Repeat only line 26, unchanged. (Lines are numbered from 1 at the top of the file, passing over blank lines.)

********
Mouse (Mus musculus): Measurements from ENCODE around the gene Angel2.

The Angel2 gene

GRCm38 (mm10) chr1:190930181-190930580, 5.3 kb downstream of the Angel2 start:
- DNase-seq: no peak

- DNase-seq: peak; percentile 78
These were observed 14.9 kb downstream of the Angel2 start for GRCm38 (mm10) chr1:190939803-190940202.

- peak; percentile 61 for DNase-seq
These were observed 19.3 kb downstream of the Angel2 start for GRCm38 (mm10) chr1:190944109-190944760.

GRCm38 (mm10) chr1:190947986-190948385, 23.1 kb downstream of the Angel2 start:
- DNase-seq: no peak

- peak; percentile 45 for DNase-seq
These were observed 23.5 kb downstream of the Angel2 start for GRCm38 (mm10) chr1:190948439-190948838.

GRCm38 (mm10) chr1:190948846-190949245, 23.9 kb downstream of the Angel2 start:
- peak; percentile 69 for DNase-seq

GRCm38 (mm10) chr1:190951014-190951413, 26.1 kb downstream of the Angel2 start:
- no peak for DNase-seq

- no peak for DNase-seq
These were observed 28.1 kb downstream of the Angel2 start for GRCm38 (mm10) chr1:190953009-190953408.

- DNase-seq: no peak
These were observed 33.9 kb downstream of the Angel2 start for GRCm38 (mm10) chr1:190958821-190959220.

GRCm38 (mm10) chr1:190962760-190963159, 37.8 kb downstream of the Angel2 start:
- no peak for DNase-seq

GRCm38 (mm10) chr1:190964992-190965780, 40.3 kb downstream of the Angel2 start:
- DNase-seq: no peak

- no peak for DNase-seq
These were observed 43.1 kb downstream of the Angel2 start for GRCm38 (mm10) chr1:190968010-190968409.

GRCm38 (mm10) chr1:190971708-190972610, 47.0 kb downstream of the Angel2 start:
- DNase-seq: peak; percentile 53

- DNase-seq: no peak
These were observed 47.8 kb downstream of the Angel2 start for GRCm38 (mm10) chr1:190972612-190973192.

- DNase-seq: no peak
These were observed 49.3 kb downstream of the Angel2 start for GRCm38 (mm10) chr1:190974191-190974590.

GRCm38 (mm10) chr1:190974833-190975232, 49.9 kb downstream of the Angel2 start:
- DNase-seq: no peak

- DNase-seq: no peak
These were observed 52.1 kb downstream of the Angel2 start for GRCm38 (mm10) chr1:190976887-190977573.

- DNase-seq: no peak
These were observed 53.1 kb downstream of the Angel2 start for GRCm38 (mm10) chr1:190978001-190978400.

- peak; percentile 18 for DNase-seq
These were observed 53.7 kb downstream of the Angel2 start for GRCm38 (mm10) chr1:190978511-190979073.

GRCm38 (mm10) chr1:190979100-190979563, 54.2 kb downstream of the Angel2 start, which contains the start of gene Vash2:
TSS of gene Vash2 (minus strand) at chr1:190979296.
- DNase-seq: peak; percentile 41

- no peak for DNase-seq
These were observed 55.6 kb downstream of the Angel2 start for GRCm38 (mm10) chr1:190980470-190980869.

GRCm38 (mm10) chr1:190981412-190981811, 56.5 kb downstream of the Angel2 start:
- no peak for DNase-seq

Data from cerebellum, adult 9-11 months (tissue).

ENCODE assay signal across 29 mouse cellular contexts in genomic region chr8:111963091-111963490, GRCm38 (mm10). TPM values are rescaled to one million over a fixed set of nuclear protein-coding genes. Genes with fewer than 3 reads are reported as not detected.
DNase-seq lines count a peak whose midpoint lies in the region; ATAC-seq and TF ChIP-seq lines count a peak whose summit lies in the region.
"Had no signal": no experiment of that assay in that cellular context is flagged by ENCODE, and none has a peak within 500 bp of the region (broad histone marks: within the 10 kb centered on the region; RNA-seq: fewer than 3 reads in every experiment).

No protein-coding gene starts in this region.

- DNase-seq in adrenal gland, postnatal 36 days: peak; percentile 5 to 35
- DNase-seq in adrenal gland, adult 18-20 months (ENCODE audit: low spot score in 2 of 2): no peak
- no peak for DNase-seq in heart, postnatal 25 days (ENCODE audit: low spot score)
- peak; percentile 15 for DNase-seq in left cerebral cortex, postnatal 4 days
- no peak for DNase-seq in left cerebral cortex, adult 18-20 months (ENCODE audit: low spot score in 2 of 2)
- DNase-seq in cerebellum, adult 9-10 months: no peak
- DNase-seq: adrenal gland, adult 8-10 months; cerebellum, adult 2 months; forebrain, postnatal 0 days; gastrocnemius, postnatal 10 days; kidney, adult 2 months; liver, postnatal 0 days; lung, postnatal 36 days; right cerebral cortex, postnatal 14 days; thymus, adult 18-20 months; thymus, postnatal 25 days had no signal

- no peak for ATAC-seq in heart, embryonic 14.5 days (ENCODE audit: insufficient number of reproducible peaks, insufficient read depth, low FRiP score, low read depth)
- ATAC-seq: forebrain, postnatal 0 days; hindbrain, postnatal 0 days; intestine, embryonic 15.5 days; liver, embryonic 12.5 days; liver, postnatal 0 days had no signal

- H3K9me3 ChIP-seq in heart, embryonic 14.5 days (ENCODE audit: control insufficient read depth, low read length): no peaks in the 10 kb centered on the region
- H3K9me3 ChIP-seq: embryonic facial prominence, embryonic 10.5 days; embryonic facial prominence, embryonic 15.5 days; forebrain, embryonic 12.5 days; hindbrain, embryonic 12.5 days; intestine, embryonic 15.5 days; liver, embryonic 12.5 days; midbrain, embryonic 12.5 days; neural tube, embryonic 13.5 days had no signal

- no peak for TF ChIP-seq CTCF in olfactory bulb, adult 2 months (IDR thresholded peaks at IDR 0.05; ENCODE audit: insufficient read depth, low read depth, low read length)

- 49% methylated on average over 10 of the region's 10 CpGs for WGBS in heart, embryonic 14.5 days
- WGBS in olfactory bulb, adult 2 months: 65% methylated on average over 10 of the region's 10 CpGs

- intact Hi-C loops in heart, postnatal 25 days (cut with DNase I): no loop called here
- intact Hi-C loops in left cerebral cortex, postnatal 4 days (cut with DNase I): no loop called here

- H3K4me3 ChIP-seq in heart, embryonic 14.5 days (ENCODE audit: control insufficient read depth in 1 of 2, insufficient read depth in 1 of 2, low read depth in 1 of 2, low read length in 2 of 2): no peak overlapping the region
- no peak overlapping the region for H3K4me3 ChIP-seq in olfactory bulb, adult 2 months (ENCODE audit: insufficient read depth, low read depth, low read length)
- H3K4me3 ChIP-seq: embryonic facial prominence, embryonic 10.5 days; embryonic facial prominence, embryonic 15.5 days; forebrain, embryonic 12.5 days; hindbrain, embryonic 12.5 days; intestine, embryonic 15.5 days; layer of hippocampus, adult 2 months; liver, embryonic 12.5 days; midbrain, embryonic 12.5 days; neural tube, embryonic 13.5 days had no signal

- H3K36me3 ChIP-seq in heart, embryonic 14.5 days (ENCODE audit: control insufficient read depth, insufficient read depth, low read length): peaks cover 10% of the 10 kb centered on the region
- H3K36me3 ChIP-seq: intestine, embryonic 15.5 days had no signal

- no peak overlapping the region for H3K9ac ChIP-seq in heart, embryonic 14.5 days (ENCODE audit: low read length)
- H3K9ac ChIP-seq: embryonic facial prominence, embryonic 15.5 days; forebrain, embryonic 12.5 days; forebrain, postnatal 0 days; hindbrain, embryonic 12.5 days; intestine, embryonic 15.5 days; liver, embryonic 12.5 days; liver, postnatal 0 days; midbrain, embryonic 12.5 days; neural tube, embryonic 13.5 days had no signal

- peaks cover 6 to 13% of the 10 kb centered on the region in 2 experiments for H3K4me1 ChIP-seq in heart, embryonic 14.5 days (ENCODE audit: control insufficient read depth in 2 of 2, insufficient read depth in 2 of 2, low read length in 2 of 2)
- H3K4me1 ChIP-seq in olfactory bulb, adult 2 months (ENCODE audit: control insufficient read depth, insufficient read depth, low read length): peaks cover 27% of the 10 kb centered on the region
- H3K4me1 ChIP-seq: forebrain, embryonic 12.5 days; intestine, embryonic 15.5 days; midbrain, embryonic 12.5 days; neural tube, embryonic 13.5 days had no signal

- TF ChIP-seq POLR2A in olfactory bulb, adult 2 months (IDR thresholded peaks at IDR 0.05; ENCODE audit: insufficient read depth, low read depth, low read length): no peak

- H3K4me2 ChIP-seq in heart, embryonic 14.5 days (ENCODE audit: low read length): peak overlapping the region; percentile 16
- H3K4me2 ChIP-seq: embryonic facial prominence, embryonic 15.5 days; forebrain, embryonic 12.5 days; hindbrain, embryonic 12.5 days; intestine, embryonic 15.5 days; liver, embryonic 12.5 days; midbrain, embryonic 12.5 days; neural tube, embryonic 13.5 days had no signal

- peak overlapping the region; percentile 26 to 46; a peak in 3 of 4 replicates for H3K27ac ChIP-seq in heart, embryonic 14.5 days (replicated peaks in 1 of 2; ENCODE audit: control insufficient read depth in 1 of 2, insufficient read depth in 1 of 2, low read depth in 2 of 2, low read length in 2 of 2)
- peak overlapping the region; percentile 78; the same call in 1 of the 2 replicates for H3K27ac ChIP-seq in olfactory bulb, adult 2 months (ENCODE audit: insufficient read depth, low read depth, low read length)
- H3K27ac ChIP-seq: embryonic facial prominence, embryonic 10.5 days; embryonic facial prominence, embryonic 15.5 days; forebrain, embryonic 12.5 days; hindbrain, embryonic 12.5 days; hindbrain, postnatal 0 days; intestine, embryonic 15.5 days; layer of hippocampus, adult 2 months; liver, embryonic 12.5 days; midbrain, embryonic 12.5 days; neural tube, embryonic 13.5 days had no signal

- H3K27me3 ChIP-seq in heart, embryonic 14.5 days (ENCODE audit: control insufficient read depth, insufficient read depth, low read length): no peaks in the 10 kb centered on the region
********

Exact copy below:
These were observed 43.1 kb downstream of the Angel2 start for GRCm38 (mm10) chr1:190968010-190968409.